Chandigarh : Education became a booming business across Punjab over a decade with the agrarian state’s green fields giving way to sprawling campuses of scores of educational institutions, but things have taken a turn for the worst.
If the Punjab Unaided Technical Institutions Association (PUTIA) is to be believed, nearly 400 such institutions with an investment of over Rs.6,000 crore “are on the verge of closure”. The association attributes this situation to the apathy of the state government and other agencies.
“The educational institutions of Punjab are facing a lot of problems because of non-supportive attitude of regulatory bodies like the Punjab government, the All India Council For Technical Education and the Punjab Technical University,” PUTIA president J.S. Dhaliwal said here.
He said around 400 unaided technical institutions of Punjab, including engineering, polytechnic, management, architecture and other professional and vocational colleges, were on the verge of closure.
The affected institutes have called for a conference Nov 18 at Mohali, adjoining Chandigarh, to devise strategies to avoid closure.
The main grouse of the educational institutions is that the Punjab government and other agencies are forcing them to pay commercial rates for everything – from change of land use charges, external development charges, electricity and transport charges and stamp duty.
“We are providing education to several thousand youths in Punjab right at their doorstep. Instead of supporting us in this, the Punjab government is charging all commercial rates. Educational institutes should be exempted from all taxes,” Dhaliwal said.
Officials say the government is considering the demands.
“Private technical institutions have raised the matter with the government. They have some issues on taxes and commercial charges being levied on them. The government is considering their demands and will take a decision,” a senior Punjab technical education department official said on condition of anonymity.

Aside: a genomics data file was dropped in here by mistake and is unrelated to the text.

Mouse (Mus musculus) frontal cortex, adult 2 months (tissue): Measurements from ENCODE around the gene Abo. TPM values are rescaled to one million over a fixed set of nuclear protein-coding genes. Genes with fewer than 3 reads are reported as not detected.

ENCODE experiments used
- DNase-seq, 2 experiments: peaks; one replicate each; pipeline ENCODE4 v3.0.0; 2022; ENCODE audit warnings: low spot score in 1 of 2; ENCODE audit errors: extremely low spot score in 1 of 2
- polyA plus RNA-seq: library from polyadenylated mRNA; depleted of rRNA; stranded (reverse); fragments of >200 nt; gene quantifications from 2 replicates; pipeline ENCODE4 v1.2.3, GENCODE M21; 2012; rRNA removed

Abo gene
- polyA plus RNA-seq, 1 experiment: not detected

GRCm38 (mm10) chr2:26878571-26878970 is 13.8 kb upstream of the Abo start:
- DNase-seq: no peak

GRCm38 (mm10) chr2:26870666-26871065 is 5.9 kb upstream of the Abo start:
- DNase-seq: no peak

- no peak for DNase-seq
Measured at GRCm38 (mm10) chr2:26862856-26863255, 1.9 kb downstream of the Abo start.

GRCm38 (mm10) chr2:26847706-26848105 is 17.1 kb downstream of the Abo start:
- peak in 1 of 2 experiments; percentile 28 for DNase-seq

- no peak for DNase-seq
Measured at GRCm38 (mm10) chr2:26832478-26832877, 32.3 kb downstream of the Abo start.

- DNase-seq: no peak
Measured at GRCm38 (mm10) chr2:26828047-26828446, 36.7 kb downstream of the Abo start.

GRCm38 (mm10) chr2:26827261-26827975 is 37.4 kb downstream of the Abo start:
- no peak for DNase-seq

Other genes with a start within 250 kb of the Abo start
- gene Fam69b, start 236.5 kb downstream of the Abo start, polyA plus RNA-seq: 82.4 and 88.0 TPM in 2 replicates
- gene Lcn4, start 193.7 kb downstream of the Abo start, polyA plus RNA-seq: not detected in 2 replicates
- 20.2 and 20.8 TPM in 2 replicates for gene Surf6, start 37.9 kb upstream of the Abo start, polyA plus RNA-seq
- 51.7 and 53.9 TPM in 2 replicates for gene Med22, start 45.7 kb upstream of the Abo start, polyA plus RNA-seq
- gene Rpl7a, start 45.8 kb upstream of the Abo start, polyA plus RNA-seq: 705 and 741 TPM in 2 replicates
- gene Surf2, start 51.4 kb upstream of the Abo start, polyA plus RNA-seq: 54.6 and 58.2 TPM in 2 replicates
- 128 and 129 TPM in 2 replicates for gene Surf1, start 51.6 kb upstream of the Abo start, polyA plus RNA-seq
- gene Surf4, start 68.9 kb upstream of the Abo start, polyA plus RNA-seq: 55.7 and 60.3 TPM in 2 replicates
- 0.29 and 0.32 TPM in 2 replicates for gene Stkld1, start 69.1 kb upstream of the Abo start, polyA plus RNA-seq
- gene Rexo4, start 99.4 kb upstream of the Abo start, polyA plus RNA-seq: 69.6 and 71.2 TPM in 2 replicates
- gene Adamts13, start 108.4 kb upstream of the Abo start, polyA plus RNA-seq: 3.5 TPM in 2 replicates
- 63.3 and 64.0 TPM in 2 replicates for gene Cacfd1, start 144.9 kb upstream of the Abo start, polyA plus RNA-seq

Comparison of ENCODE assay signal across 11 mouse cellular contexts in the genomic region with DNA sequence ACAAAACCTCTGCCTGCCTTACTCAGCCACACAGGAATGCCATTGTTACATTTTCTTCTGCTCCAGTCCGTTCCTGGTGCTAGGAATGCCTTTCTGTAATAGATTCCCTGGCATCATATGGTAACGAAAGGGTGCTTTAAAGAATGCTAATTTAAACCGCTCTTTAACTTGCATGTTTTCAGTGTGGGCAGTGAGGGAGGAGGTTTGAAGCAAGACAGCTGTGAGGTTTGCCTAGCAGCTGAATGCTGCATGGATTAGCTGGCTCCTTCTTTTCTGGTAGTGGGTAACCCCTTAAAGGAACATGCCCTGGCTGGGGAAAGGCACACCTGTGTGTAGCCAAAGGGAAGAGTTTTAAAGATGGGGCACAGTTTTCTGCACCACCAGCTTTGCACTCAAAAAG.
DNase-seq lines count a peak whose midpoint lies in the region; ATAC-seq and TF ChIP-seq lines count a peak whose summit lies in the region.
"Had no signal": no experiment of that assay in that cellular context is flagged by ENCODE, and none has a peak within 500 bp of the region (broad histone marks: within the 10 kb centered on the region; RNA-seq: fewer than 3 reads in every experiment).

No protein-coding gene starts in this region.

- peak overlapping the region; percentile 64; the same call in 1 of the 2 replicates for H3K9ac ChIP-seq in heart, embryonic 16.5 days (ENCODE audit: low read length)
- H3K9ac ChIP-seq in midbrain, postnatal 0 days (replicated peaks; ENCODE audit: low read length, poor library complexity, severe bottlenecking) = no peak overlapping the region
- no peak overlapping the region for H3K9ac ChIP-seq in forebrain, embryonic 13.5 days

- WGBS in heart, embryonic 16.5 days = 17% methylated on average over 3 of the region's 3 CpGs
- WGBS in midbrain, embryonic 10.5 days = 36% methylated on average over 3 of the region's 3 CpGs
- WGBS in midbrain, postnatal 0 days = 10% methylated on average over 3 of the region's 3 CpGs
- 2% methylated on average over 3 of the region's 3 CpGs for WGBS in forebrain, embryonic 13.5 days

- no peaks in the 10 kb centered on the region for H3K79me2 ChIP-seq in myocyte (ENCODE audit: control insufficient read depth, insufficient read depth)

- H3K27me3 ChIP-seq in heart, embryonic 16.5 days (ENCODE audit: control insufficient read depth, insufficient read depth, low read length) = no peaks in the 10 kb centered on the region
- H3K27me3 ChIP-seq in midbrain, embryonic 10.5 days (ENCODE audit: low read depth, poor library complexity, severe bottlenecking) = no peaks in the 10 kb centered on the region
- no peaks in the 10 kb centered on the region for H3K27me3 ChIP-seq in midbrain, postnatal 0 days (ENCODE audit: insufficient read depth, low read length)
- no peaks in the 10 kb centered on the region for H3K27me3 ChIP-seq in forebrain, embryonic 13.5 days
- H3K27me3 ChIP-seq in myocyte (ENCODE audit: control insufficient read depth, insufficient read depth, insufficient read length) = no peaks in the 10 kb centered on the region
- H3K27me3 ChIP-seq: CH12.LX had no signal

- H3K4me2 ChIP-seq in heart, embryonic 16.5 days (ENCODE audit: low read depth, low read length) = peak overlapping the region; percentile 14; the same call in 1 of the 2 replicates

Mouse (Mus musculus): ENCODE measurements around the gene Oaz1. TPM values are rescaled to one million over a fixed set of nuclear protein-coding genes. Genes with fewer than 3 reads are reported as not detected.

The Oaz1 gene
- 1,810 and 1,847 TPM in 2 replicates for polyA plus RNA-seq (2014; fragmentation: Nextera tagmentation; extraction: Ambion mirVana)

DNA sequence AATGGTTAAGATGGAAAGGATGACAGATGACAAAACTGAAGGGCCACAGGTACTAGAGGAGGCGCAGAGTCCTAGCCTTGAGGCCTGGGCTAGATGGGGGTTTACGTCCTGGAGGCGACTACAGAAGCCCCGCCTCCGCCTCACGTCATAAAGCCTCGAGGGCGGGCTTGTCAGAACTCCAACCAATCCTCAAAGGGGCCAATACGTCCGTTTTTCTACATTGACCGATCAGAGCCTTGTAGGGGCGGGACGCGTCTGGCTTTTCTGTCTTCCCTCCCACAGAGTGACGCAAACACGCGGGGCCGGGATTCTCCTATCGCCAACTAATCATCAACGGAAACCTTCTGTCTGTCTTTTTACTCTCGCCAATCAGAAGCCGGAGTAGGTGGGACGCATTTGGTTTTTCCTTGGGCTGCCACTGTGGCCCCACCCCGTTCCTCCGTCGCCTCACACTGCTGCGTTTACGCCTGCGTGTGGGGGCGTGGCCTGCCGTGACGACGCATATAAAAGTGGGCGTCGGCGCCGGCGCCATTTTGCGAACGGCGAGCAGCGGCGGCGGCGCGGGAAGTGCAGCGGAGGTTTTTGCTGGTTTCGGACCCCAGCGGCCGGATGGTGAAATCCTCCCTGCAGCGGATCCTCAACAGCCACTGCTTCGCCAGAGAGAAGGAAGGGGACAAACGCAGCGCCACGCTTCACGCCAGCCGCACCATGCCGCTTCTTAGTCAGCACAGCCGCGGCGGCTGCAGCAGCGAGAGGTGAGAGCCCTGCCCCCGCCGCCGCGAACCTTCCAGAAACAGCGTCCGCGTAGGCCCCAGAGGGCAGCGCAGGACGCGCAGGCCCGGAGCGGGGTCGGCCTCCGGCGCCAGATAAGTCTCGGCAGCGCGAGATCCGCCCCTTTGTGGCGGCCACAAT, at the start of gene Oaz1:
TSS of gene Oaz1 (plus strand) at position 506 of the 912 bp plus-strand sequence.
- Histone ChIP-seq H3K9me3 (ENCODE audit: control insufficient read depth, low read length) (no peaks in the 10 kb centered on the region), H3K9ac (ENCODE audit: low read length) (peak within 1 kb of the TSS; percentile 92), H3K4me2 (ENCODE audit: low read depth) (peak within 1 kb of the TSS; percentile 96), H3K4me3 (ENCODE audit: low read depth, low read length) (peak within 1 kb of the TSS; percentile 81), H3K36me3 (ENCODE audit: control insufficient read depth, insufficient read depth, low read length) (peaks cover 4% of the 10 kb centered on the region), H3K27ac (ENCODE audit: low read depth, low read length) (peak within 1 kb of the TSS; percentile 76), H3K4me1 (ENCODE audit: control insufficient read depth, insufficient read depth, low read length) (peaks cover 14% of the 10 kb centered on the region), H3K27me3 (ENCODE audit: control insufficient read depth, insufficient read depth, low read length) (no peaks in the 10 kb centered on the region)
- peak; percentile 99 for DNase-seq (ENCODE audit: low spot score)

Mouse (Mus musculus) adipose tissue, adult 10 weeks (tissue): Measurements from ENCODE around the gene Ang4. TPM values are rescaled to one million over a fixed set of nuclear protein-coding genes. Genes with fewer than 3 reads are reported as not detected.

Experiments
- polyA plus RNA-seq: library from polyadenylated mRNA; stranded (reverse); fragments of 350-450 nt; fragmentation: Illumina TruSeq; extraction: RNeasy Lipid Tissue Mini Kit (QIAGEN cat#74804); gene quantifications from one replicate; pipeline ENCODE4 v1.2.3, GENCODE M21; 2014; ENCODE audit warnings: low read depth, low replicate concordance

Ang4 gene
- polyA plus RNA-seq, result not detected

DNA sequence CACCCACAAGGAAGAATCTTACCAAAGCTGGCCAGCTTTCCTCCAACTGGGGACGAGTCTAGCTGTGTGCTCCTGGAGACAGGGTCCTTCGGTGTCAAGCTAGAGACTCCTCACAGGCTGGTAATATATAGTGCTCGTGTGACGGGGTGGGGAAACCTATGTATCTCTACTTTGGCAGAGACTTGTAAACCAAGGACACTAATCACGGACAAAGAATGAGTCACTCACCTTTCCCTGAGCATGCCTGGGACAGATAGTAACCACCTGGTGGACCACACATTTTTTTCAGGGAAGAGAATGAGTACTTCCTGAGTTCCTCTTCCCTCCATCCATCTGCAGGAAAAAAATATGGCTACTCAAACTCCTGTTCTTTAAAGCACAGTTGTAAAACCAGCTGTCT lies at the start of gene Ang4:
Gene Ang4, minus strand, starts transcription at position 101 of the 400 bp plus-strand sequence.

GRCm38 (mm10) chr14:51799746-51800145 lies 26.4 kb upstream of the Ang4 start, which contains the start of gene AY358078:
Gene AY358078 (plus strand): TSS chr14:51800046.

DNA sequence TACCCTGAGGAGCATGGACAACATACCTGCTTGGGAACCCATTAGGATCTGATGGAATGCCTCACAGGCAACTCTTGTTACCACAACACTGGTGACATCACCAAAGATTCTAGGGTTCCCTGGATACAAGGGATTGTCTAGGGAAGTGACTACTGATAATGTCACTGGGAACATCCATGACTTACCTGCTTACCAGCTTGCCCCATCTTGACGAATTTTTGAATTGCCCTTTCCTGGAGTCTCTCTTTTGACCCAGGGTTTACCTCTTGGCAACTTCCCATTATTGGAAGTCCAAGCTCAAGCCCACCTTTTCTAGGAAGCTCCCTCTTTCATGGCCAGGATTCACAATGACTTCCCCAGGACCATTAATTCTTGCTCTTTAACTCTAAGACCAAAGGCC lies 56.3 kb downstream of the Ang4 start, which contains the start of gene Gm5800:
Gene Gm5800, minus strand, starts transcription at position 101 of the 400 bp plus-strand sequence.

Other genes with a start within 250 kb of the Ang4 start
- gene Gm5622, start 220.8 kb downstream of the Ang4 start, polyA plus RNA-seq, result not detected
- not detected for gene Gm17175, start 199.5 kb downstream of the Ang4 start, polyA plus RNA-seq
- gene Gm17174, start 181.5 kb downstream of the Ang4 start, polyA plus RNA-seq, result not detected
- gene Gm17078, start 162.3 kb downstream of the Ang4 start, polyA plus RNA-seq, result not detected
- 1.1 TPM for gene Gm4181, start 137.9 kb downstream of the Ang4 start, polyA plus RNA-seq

PUTIA is represented by several leading private education groups in Punjab in management, engineering and other professional courses. These include the Rayat Bahra Education group, Indo Global Colleges, Chandigarh group of colleges, Doaba group, Aryans group, Sukhmani group and others.
Together, over 250,000 students study in these private institutions.
“While institutes in Punjab are facing uncertainty and are on the verge of closure, institutions in other neighbouring states are benefiting as governments in those states are helping them set up educational infrastructure,” Anshu Kataria, chairman of the Aryans group of colleges, said .
“Bangalore, Pune and Hyderabad offer job scope in the IT sector. So students want to go there. There is no major industrial and IT investment in Punjab. So students are reluctant to come here to study. Punjab is losing its share to other states,” Kataria said.
Private educationists are questioning the stepmotherly treatment towards Punjab’s own institutions.
“While the Punjab government is hell bent on taxing us and applying all commercial charges, it went out of the way with its land largesse to a business school to set up its 70-acre campus in Mohali (near Chandigarh) on a token annual lease of Re.1,” a leading educationist said requesting anonymity.
Dhaliwal and Kataria also pointed out that while private institutions were being taxed heavily, the state government had regulated the fee in these institutions, making these projects unviable.
“In the last 10-15 years, the price of everything has risen except our fee. The government should consider fee revision as the cost of education has gone up drastically,” Dhaliwal said.
“Nearly 95 percent of the technical institutes in Punjab are in the private sector. Despite that, we have no say and are not even consulted while formulating education and technical education policy,” he said.